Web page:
Still, Bailey is setting high goals. He says the company can double transactions in the next five years and become the most desirable brand in the industry. He also believes history is on his side. Five decades ago, Century 21 re-created the real estate business in America. What’s to say it can’t happen again?

Century 21 was founded in California in 1971 by two real estate agents who wanted to build “the McDonald’s of real estate.” It was the first company to take the very local business of real estate and operate it on a national platform -- running a franchise system, with local franchisees who hire their own agents. In a few years, Century 21 was opening 100 offices a month. From 1988 to 1990, it ranked in the top 10 of Entrepreneur’s Franchise 500® listing.

But the internet fundamentally altered the real estate industry over the past 15 years. “Once the listing information became publicly available, the agent went from being a guardian of information to being a professional services provider,” says Clelia Peters, president of New York’s Warburg Realty and co-founder of MetaProp, a venture fund focused on real estate technology.

This in turn created new opportunities for real estate upstarts, who came in with fresh ideas to tackle an industry that’s worth $31.8 trillion in the U.S. Redfin, for example, launched in 2004 with a DIY model: Customers could find and purchase a home on the site with little need for an agent. That turned out to not work; in the highly emotional process of buying a home, Redfin learned, people like having an expert by their side throughout the buying process. So Redfin pivoted to look more like a conventional brokerage, hiring more in-house agents and utilizing its technology to make the buying and selling process as seamless as possible. “Technology makes real estate more efficient, and that’s why the economics of it are changing,” says Redfin’s CEO, Glenn Kelman. “But there’s still a place [for an agent] to help somebody figure out: Is this the right house? Is this the right price?” The pivot worked: Redfin is now a public company that showed a 36 percent jump in annual revenue in its last quarterly report.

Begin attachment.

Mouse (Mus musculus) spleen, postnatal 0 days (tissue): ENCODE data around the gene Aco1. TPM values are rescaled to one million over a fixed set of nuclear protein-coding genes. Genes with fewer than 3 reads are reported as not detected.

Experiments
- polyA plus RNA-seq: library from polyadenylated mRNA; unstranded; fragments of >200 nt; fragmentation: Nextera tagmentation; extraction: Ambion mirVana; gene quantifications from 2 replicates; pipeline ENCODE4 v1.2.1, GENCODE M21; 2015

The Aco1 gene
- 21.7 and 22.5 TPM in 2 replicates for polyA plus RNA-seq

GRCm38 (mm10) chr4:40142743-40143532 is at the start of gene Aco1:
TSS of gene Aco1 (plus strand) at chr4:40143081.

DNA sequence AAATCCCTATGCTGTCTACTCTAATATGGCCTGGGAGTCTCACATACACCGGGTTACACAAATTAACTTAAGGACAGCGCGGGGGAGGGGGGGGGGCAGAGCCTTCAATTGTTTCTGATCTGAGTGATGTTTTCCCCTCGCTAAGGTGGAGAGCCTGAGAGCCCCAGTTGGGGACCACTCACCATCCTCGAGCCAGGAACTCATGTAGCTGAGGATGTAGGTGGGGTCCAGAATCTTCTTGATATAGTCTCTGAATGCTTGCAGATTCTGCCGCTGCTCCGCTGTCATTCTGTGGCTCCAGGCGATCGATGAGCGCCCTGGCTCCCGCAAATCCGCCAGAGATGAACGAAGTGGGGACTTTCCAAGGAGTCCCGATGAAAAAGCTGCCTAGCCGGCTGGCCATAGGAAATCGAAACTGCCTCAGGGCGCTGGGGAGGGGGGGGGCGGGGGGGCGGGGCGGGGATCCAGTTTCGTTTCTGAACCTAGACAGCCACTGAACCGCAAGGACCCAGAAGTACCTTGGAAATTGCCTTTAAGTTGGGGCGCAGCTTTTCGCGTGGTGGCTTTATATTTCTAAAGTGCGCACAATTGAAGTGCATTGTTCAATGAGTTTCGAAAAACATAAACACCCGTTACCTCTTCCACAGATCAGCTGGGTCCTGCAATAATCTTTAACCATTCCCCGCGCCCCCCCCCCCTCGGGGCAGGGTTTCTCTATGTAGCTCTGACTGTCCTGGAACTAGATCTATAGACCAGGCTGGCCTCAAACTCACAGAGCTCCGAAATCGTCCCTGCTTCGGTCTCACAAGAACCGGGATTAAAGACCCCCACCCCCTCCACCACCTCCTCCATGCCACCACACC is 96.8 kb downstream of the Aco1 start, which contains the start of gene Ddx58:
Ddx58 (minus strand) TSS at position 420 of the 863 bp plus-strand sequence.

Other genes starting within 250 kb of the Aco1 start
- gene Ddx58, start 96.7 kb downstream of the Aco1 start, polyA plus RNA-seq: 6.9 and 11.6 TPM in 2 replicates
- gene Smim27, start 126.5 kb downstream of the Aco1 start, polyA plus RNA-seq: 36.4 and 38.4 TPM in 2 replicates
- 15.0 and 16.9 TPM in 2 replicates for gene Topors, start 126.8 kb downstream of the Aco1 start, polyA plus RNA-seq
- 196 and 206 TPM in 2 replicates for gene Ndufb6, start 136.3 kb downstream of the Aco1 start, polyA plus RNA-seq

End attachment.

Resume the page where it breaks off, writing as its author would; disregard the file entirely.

But as entrants like this embraced change, Century 21 resisted. “The attitude has always been Don’t rock the boat,” says Bailey. “We’re too large, we’re too big, we’ve been around too long. What if we change and it destroys us?” Change came anyway. The last time the former mainstay of Entrepreneur’s Franchise 500 list made the rankings was 2008. 

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Bailey, however, feels equipped to catch the company up. He got his career start as a Century 21 agent and most recently served as the VP of broker relations at Zillow, the online-listings company that helped consumers realize they don’t need to pay an agent to tell them what houses are for sale. It was there that Bailey says he learned what the industry thinks of Century 21: “It was referred to as ‘your grandfather’s brand.’ ”